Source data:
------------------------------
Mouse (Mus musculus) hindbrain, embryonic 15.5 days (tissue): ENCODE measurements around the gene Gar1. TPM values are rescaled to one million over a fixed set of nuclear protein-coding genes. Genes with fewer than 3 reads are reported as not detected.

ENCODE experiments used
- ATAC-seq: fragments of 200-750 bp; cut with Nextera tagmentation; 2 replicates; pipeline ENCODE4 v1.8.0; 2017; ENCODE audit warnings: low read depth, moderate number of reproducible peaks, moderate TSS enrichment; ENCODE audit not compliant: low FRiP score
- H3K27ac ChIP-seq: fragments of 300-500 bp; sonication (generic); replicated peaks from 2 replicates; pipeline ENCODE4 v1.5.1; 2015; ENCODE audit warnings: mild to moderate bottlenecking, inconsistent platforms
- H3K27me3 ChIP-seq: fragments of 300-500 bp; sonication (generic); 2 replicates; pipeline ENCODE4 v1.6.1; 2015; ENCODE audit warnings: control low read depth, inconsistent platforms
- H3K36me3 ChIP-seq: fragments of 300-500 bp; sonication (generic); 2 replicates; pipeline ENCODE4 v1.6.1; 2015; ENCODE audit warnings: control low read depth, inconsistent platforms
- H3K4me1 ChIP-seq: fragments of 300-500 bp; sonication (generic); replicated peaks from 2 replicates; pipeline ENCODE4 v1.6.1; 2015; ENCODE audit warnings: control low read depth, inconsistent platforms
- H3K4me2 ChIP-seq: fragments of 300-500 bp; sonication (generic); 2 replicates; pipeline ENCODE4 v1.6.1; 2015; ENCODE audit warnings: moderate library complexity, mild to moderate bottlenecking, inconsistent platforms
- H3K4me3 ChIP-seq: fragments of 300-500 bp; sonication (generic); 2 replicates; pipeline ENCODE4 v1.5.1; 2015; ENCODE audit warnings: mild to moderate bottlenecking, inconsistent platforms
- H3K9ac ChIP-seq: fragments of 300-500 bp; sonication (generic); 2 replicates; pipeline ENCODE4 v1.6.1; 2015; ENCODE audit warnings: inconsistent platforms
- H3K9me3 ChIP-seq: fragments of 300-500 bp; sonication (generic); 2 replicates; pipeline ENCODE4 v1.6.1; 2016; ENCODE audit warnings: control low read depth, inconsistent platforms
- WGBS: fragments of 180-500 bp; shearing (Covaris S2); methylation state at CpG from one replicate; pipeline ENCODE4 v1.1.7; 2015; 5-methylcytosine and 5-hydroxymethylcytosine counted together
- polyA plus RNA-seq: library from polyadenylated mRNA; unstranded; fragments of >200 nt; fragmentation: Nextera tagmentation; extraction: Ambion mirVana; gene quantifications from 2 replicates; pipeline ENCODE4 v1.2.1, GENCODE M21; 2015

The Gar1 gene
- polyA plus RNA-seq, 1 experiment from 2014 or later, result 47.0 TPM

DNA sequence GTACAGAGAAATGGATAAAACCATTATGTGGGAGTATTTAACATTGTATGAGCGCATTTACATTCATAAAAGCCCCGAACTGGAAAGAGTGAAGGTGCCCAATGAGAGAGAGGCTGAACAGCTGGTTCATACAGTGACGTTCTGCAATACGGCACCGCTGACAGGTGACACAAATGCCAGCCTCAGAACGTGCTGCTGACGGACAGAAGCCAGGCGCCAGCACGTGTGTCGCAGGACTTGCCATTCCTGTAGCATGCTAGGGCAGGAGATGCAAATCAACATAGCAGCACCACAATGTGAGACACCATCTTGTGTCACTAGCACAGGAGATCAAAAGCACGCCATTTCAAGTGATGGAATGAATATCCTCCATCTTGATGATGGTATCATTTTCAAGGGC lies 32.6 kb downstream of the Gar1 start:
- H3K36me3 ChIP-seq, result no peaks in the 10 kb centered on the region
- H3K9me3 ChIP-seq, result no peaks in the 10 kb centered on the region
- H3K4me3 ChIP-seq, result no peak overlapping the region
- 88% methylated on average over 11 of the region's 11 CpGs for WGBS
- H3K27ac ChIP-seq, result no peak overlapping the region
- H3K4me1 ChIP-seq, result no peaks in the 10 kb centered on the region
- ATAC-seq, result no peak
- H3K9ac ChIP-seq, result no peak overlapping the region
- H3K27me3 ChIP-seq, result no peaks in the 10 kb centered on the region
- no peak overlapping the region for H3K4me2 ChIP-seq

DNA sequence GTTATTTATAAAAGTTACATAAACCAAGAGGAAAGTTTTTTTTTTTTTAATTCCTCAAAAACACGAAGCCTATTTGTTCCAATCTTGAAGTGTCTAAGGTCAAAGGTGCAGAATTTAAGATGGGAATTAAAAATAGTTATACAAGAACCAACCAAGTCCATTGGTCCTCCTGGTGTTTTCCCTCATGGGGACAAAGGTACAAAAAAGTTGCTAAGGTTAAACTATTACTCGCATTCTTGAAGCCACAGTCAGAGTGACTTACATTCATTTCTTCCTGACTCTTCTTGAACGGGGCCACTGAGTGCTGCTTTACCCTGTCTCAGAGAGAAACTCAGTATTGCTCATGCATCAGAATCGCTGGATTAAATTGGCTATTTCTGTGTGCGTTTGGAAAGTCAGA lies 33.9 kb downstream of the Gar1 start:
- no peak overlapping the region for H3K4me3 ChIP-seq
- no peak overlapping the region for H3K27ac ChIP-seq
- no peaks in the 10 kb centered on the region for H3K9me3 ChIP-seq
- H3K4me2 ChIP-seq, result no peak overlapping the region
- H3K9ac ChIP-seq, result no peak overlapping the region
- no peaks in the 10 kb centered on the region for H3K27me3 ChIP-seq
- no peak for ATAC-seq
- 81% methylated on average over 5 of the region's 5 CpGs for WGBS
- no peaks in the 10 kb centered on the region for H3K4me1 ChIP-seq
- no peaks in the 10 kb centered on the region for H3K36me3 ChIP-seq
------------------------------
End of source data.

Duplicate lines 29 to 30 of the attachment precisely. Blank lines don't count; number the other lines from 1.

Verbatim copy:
- no peak overlapping the region for H3K27ac ChIP-seq
- no peaks in the 10 kb centered on the region for H3K9me3 ChIP-seq